I’ve long been a Brian Wilson/Beach Boys fan–although not a fan of the post-”Brian Is Back” nostalgia-laden direction that the Beach Boys took from the late ’70s to the present day–and like many, I was a sponge for any news or revelation related to what many have dubbed the best album never made, Smile. Before Brian Wilson performed the material from that abandoned project at the Royal Festival Hall and then released Brian Wilson Presents SMiLE in 2004, I was, of course, well familiar with the material that surrounded the Smile sessions. I had collected a number of Smile bootlegs–e.g., Sea of Tune’s Unsurpassed Masters Vol. 16 (1966-1967) Smile and Unsurpassed Masters Vol. 17 – Smile Sessions, Vigotone’s SMiLE, Purple Chick’s Smile – A Reconstruction, Dumb Angel’s Smile – Millenium Edition, Odeon’s Smile, Mark Linett’s 1988 Compilation Smile Era, Secret Smile, the Mok Mix, and the 66/67 Fan Mix–so I knew the music and the legend behind the abandoned project. It was exciting enough when Wilson released the new studio SMiLE in 2004, but it was utterly incredible when he and the remaining Beach Boys finally decided to release the Smile Sessions Box Set last fall. This was something that Brian Wilson fans have been waiting for for years, going back to the late 1960s. Sure, I had heard most of the songs and the various outtakes before on numerous bootlegs, but this was an official release in a wonderfully packaged box set, and so the sound and “legitimacy” of the Smile session recordings were now available. If you aren’t familiar with the Smile project, you don’t know what you’re missing.
With the session recordings now released, I thought it a good time to read Domenic Priore’s Smile: The Story of Brian Wilson’s Lost Masterpiece. Priore has a long history with Smile-related writing and reporting, going back to his editorship of fanzine, The Dumb Angel Gazette. His Look! Listen! Vibrate! SMILE!, a very long edition of Dumb Angel Gazette, was the first real effort to document the various ins and outs surrounding the Smile sessions. (I got that book back in the late 1990s, but for the life of me I can’t seem to find it now. It seems to be lost, along with my copy of Paul William’s wonderful collection of essays, Brian Wilson And The Beach Boys: How Deep Is The Ocean? And I’m very frustrated about that.) His more recent book on Smile, though, is a much more coherent narrative than the earlier book, and it provides an interesting history at this point in Brian Wilson’s life, what many consider his creative peak. Coming off of the success of Pet Sounds and then “Good Vibrations,” Wilson began work with Van Dyke Parks on an album of experimental, studio-driven material (to label it merely as “psychedelic” would be to short change the work, although the psychedelic music just beginning to flower at the time certainly went into the influential mix of the recordings). It was to be like nothing every created before, not by the Beach Boys or by anyone else. Legend has it that Wilson was in competition with the Beatles when it came to cutting edge experimental sounds, with Rubber Soul influencing Pet Sounds, which in turned spurred McCartney and Lennon to create the studio tour de force, Sgt. Pepper’s. Smile was to be the next step in the Beach Boys’, or Brian Wilson’s, evolution as a creator. It was to be an album that would have rivaled Sgt. Pepper’s, if not left it in the dust. But as Priore aptly documents, a number of factors led to the project ultimately being shelved. The attitude of the other Beach Boys (especially Mike Love), the lawsuit with Capitol Records, paranoia over associates and friends revealing or stealing from the project, the abundance of hangers on, the ultimate release of Sgt. Pepper’s, and drug use all contributed to Wilson deciding not to finalize and release the album. (Interestingly enough, Priore doesn’t really give much, if any, attention to drugs in his book, leading me to think that either the author/fan papered over that part of the story and/or the drug reason has been inflated over the years.) In the 45 years since the original studio recordings, the legend has built, and the sheer weight of the album’s reputation has jettisoned it in ways that, perhaps, have surpassed what might have been its actual release in 1967. Hard to say. The question of Smile–What would have happened to the Beach Boys if they had actually released the album as Wilson had planned?–is similar to the kind of speculation surround JFK: what would have happened to the country if Kennedy was never assassinated? The same could be said of the Beach Boys’ withdrawal from the Monterey Pop Festival. What would their career had been like, and how would they be viewed today, had they played that event along with Hendrix, Joplin, the Grateful Dead, and The Who? We’ll never know.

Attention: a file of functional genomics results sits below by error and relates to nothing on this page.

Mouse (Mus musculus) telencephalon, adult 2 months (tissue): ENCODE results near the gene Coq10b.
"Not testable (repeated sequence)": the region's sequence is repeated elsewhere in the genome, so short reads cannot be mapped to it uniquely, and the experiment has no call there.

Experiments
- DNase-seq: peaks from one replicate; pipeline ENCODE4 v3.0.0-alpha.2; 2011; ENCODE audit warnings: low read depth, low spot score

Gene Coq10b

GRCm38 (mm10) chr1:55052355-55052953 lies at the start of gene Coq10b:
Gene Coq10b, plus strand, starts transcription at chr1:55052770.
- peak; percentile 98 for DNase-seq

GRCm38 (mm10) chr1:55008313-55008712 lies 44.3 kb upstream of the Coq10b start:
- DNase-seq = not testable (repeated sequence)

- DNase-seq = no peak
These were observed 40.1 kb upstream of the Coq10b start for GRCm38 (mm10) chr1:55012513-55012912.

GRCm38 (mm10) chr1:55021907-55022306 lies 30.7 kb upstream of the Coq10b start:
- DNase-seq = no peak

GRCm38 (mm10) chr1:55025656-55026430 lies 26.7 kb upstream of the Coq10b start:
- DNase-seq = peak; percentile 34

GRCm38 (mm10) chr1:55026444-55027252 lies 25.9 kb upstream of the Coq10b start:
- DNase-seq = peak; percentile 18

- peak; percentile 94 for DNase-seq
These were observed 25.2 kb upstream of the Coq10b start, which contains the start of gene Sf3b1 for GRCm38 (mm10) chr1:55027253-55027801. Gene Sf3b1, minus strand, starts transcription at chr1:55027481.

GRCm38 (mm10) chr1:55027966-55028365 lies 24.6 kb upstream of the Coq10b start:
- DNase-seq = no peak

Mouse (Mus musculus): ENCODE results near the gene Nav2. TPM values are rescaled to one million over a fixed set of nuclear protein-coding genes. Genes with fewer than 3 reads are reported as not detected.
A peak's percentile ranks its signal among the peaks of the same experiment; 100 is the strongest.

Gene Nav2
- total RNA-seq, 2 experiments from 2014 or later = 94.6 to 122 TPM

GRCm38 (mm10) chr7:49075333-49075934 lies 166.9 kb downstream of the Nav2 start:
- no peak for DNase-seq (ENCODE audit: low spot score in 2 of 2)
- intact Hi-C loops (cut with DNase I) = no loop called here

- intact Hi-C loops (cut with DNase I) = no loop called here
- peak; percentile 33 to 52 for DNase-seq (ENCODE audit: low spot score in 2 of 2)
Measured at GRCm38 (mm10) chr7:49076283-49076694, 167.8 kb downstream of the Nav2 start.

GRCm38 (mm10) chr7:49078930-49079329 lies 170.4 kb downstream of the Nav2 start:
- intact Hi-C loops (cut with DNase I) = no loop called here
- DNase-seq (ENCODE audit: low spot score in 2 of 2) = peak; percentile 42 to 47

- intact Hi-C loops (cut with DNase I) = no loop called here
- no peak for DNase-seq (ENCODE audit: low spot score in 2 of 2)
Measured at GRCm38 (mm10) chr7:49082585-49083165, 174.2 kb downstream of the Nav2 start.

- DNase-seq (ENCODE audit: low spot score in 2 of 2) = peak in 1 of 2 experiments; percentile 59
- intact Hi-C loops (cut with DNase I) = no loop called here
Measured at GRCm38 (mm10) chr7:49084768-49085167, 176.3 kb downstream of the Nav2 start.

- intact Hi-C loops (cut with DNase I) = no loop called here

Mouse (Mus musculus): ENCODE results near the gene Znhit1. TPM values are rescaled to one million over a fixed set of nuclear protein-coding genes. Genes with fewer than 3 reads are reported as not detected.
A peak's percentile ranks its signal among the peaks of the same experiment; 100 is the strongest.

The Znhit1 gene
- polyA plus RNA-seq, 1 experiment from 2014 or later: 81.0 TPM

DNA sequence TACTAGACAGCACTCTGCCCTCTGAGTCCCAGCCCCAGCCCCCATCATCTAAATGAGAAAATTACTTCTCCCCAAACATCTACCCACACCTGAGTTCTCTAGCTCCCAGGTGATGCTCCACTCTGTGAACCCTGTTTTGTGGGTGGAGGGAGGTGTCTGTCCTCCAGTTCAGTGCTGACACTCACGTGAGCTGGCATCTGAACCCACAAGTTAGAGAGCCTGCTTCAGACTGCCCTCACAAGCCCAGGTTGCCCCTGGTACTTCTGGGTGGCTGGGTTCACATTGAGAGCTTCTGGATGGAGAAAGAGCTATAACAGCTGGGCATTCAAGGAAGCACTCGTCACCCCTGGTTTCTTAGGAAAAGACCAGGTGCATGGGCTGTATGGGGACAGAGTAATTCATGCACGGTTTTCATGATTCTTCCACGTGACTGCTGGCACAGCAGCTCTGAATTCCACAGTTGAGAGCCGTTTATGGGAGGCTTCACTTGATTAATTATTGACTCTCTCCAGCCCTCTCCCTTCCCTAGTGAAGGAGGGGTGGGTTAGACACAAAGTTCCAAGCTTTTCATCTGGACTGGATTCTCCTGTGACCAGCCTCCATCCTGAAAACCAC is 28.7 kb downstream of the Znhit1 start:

Priore’s book is divided into three sections. The first provides a build up and background narrative to Smile, discussing the Los Angeles music/culture scene at the time and the reputation that Brian Wilson had established with Pet Sounds. The second section, by far the longest and most substantive, centers on the recording sessions and contexts of Smile, focusing at times on individual songs, such as “Heroes and Villains,” “Surf’s Up,” and “Vega-Tables,” and the recording process surrounding those. The final part of the book deals with Wilson and the Beach Boys post-Smile, from Smiley Smile to Brian Wilson Presents SMiLE. This third section spends quite a bit of time on the history behind and creation of Wilson’s 2004 release, but it also devotes a chapter to the world of fandom and bootlegs that helped to spawn Smile‘s ultimate release, both as a “finished” Brian Wilson project and last year’s Smile Sessions (although the book was published a few years before any mentioning of the Smile Sessions‘ ultimate release). All in all, Priore provides a good overview of everything that was going on during the making of the unfinished Smile. At times he becomes a little too much of a fan/cheerleader in the very last part of the book, where he discusses Wilson’s 2004 efforts, but I guess you can excuse him that little bit of passion. After all, Priore had a lot of professional investment in Smile and Brian Wilson. He also tends to avoid the soap opera aspect that surrounded the Smile sessions, saying relatively little about the infighting and bickering that occurred between Brian and the rest of the Beach Boys. Every now and again he’ll point out that Mike Love was one of the stanchest opponents of what Wilson was doing and that he was the main reason that Smile didn’t see the light of day when it was supposed to. Mike Love comes across as a real asshole in this book–and from everything I’ve heard, this may not be far from the truth–but Priore doesn’t dwell on the harmful actions of Love as much as he could have. To a point, I had expected more of a “behind the scenes” approach to Brian’s relationships at the time, but Priore sticks primarily with the studio work and his collaborations with Van Dyke Parks. And perhaps that’s as it should be. If you love the Smile-era music and want to know more about the history of this seminal project, Priore’s book is a good place to start.